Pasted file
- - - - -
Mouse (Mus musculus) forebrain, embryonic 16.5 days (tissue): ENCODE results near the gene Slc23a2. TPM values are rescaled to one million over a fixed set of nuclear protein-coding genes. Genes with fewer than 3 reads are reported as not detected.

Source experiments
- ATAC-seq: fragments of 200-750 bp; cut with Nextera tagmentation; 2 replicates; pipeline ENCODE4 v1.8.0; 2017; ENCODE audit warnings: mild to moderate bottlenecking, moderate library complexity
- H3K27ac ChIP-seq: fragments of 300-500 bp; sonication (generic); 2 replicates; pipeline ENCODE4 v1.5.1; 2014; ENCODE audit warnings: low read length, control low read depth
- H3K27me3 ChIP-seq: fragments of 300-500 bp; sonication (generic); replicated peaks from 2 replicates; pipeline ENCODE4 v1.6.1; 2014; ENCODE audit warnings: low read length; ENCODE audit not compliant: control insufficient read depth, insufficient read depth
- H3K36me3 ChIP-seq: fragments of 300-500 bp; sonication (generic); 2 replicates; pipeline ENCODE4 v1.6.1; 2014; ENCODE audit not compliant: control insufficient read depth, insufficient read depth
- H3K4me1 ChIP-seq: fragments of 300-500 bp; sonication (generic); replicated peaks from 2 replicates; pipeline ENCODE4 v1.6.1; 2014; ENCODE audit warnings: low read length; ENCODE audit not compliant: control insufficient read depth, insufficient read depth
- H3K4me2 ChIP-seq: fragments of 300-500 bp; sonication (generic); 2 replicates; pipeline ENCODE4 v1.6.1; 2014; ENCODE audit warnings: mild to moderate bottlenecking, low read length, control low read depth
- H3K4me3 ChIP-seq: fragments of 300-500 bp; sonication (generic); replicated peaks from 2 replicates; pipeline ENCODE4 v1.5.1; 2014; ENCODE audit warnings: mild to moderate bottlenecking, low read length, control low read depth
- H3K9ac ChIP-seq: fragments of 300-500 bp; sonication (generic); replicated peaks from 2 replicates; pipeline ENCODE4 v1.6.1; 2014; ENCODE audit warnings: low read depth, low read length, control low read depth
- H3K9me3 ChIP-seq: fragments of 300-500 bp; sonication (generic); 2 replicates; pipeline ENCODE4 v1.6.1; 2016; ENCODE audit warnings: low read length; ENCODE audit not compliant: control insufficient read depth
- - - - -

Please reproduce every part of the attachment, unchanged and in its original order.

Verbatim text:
Mouse (Mus musculus) forebrain, embryonic 16.5 days (tissue): ENCODE results near the gene Slc23a2. TPM values are rescaled to one million over a fixed set of nuclear protein-coding genes. Genes with fewer than 3 reads are reported as not detected.

Source experiments
- ATAC-seq: fragments of 200-750 bp; cut with Nextera tagmentation; 2 replicates; pipeline ENCODE4 v1.8.0; 2017; ENCODE audit warnings: mild to moderate bottlenecking, moderate library complexity
- H3K27ac ChIP-seq: fragments of 300-500 bp; sonication (generic); 2 replicates; pipeline ENCODE4 v1.5.1; 2014; ENCODE audit warnings: low read length, control low read depth
- H3K27me3 ChIP-seq: fragments of 300-500 bp; sonication (generic); replicated peaks from 2 replicates; pipeline ENCODE4 v1.6.1; 2014; ENCODE audit warnings: low read length; ENCODE audit not compliant: control insufficient read depth, insufficient read depth
- H3K36me3 ChIP-seq: fragments of 300-500 bp; sonication (generic); 2 replicates; pipeline ENCODE4 v1.6.1; 2014; ENCODE audit not compliant: control insufficient read depth, insufficient read depth
- H3K4me1 ChIP-seq: fragments of 300-500 bp; sonication (generic); replicated peaks from 2 replicates; pipeline ENCODE4 v1.6.1; 2014; ENCODE audit warnings: low read length; ENCODE audit not compliant: control insufficient read depth, insufficient read depth
- H3K4me2 ChIP-seq: fragments of 300-500 bp; sonication (generic); 2 replicates; pipeline ENCODE4 v1.6.1; 2014; ENCODE audit warnings: mild to moderate bottlenecking, low read length, control low read depth
- H3K4me3 ChIP-seq: fragments of 300-500 bp; sonication (generic); replicated peaks from 2 replicates; pipeline ENCODE4 v1.5.1; 2014; ENCODE audit warnings: mild to moderate bottlenecking, low read length, control low read depth
- H3K9ac ChIP-seq: fragments of 300-500 bp; sonication (generic); replicated peaks from 2 replicates; pipeline ENCODE4 v1.6.1; 2014; ENCODE audit warnings: low read depth, low read length, control low read depth
- H3K9me3 ChIP-seq: fragments of 300-500 bp; sonication (generic); 2 replicates; pipeline ENCODE4 v1.6.1; 2016; ENCODE audit warnings: low read length; ENCODE audit not compliant: control insufficient read depth